On 14 March 2022, the Global Justice Academy hosted a conversation between Mohamedou Ould Salhi, author of the best-seller Guantánamo Diary, and Dr Kasey McCall-Smith, director of the Global Justice Academy. The event was part of Mohamedou’s United Kingdom tour to talk about his experiences and what happens in the aftermath of torture and arbitrary detention. In the conversation, Mohamedou and Dr McCall-Smith, together with the audience’s participation, reflected on the post-9/11 human rights legal and political landscape.
Mohamedou was born in Mauritania, and as a young man studied and worked in Germany and Canada before moving back to Mauritania in 2000. Between 2000 and 2001, he was three times detained at the behest of the United States, questioned about the so-called “Millennium Plot”, and later released. However, in November 2001, Mohamedou was arbitrarily arrested in Mauritania, later transferred to Jordan and then Guantánamo Bay. Mohamedou eventually spent 15 years arbitrarily detained and was subjected to multiple forms of torture and ill-treatment under the ‘enhanced interrogation programme’. He was ultimately released without any charge or any form of redress by the US.
In his best-selling book, Guantánamo Diary, Mohamedou tells a Mauritanian proverb about a man who was afraid of a rooster. As the story goes, a psychiatrist asks this man why he is afraid of a rooster, an animal considerably smaller than human beings. The man replies that the rooster thinks he is corn. The psychiatrist says that the man is not corn, but a man indeed, so he should not be afraid of the rooster. Then, the man answers that he knows he is not a corn, but the rooster does not, which is why he is afraid. Unfortunately, this is the allegoric story about the many US ‘War on Terror’ detainees. Mohamedou and many other detainees tried for years to convince the US government that they were not terrorists just because they filled the ‘terrorist boxes’. In other words, they tried to convince the rooster they were not corn. Without access to fundamental human rights it was an almost insumountable task.
The event’s central theme was the conflict between national security and human rights. Through the ‘War on Terror’, led by the US after the events of 9/11, many men were arbitrarily incarcerated and tortured in order to gather information with the aim of protecting national security. These arbitrarily detained men, most of them Muslim, were deprived of their basic human rights, including the prohibition of torture and access to justice. The post-9/11 era is marked by states’ overwhelming concern for national security over human rights. Consequently, people are subjected to many forms of human rights infringements. Such abuses vary significantly from the most imperceptible and sometimes even consented breaches, such as infringements to the right to privacy and or access information, to the most gruesome violations as experienced and narrated by Mohamedou, including torture and ill-treatment, arbitrary arrest, inaccessibility to justice, and presumption of guilt instead of innocence.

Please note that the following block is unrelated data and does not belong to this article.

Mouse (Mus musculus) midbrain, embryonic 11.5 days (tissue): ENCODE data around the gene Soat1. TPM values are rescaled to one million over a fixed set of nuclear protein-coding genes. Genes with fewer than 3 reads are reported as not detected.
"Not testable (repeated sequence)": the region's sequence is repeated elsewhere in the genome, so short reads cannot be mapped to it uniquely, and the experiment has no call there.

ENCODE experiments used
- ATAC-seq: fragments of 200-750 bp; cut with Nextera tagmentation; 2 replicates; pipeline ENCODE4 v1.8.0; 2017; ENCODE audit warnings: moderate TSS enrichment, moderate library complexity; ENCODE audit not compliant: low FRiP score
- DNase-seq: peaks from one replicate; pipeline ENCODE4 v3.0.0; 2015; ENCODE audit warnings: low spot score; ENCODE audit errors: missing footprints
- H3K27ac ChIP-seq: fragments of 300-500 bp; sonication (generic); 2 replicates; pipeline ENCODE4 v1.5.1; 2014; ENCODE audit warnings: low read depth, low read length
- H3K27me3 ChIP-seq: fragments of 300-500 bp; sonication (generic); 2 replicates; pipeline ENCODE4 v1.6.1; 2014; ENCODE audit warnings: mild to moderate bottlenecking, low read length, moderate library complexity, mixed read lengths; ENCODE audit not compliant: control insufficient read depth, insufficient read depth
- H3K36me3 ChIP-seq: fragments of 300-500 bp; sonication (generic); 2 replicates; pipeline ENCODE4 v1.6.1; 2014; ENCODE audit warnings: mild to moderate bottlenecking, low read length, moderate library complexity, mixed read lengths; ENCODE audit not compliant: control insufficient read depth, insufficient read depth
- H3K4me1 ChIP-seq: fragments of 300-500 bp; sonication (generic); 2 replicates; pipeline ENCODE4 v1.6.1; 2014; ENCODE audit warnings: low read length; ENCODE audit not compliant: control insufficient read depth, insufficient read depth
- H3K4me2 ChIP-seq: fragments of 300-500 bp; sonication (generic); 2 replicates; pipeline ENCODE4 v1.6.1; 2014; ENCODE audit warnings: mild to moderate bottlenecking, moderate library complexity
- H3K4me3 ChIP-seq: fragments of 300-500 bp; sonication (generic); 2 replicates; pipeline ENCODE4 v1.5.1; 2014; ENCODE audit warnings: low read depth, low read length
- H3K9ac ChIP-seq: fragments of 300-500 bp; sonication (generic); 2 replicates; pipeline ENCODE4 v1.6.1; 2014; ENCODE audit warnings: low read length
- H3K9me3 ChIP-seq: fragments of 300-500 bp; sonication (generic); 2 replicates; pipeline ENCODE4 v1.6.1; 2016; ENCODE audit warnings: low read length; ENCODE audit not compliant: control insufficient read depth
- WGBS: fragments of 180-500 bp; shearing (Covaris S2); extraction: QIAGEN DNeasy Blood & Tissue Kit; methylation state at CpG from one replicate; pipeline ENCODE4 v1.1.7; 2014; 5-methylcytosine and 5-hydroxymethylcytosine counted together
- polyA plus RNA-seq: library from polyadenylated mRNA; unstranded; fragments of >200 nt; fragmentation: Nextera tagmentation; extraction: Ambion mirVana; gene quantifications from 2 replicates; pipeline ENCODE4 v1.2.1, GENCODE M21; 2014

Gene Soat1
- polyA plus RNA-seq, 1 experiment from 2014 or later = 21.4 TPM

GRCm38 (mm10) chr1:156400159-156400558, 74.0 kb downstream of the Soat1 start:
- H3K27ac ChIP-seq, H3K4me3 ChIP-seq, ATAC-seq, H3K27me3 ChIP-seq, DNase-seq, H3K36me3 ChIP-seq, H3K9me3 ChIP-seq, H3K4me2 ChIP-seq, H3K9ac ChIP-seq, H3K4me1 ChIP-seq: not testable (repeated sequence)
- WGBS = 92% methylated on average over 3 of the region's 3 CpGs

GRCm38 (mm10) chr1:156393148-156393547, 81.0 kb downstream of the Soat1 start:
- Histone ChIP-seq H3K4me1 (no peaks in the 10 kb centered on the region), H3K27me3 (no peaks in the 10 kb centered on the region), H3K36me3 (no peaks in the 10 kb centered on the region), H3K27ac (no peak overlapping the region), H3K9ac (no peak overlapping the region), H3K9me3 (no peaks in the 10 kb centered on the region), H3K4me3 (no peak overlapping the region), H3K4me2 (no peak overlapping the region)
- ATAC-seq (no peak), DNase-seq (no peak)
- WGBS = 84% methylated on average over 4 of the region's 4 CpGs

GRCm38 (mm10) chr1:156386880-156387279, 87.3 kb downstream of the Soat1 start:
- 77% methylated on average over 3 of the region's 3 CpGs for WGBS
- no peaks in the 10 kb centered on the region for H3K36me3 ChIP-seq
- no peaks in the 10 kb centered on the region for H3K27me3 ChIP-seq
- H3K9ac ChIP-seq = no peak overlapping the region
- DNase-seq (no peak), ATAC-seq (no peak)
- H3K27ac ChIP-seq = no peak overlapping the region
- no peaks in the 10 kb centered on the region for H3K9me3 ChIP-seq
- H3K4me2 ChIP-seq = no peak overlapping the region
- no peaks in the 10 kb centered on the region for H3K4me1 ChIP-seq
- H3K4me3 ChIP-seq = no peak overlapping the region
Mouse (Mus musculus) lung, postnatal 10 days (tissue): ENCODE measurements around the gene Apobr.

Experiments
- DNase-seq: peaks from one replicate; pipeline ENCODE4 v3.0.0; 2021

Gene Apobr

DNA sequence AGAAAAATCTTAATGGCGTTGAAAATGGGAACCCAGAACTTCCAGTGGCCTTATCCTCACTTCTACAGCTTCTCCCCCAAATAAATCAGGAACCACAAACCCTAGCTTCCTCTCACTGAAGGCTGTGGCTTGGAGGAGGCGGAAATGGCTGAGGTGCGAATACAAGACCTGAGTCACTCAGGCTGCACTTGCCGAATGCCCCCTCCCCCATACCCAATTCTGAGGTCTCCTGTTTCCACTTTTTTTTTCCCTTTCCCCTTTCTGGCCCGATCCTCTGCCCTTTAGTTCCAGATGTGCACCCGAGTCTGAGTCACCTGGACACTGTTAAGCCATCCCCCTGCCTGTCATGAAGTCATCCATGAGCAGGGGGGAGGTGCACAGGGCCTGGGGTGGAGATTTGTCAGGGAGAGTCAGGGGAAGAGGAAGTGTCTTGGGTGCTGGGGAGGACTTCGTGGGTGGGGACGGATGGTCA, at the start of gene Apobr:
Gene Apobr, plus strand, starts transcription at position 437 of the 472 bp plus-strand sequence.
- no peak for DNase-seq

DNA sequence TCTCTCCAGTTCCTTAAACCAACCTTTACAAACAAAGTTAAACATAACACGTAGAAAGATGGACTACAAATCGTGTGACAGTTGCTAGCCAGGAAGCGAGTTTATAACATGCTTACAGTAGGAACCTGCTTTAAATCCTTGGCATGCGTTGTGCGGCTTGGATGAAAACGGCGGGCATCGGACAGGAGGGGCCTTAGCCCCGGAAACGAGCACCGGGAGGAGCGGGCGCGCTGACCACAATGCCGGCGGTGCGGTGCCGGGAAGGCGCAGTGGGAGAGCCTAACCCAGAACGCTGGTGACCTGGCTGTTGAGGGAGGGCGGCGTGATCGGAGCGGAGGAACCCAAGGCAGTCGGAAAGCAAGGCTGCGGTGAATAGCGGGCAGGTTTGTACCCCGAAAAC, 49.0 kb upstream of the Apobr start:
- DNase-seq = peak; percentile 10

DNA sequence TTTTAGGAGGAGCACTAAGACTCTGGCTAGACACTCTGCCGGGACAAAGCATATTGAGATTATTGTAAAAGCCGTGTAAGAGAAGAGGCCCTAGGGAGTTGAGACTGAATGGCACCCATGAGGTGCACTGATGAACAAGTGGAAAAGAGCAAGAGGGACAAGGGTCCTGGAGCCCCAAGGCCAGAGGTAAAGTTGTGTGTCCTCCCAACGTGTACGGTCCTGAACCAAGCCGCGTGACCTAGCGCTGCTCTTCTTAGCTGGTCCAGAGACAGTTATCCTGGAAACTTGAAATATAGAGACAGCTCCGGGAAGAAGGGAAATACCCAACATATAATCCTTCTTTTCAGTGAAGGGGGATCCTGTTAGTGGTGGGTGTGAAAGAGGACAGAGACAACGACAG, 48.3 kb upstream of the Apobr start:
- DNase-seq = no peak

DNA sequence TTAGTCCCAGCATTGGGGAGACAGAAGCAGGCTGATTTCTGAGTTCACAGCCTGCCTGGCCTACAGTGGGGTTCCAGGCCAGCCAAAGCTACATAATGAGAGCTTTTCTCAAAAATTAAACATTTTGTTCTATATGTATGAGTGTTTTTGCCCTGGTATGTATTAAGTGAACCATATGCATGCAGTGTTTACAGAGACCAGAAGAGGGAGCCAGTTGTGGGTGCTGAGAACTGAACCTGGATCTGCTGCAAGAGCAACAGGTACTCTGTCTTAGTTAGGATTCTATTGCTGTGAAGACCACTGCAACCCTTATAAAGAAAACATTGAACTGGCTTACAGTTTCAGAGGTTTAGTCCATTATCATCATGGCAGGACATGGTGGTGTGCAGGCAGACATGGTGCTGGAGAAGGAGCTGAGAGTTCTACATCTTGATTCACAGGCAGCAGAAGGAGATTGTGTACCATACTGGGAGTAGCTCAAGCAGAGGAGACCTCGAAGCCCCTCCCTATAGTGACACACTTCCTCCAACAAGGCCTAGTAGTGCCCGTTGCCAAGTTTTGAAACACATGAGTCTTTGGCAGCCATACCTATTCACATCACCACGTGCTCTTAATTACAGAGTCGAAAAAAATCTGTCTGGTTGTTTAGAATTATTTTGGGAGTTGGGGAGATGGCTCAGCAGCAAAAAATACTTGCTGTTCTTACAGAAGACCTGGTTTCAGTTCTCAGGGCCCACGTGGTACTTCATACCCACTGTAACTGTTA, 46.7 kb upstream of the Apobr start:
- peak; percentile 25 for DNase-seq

One of the most shocking observations Mohamedou shared was the absence of justice and the rule of law in Guantánamo Bay. After years of being incarcerated without criminal charge or prosecution, Mohamedou petitioned for habeas corpus and was granted a release order in 2010. However, Mohamedou was only released in 2016. The six-year gap between the court order and its compliance is the result of the US judicial system’s lack of power in the Guantánamo Bay detention facilities. Although judges may grant habeas corpus orders, the judicial system does not have the power to enforce them. According to Dr McCall-Smith, the unreasonable amount of time it took for Mohamedou’s release indicates the disconnect between the US justice system and the organs that wield power in the context of national security. Even after his release, Mohamedou still faces the shadows of his arbitrary detention as the US keeps him blacklisted.
Guantánamo Bay must be closed.
In closing the event, Mohamedou and McCall-Smith discussed possible ways to move forward after the horrifying human rights violations perpetrated in the ‘War on Terror’. First, McCall-Smith and Mohamedou agreed that Guantánamo Bay must be closed. Of the 780 men detained in Guantánamo Bay, 38 men are currently imprisoned there, and less than 20 men have been charged with a crime, let alone convicted. The Obama administration promised to close Guantánamo, but only the US Congress has the power to do so. Thus, in this particular situation, McCall-Smith pointed out that the US ‘checks and balances’ system worked against the rule of law. Second, Mohamedou highlighted the necessity to hold accountable those who violated international law and the prohibition on torture. Without accountability, there is no possibility of democracy as the people become powerless in the face of the government. Finally, Mohamedou stressed the importance of forgiveness and reconciliation through actions. More than a beautiful thought, this idea entails states’ responsibility to reflect and reconsider the undermining of human rights as the formula to guarantee national security. Mohamedou’s experiences and scholarly debates have both shown that the suppression and outright violation of human rights has not guaranteed the security of peoples or states.
The recording of the event can be viewed here.
This post is authored by Helena de Oliveira Augusto. Helena is currently undertaking the Human Rights LLM at the University of Edinburgh. Helena is from Brazil, where she completed a Bachelor of Laws degree at the Pontifical Catholic University of São Paulo.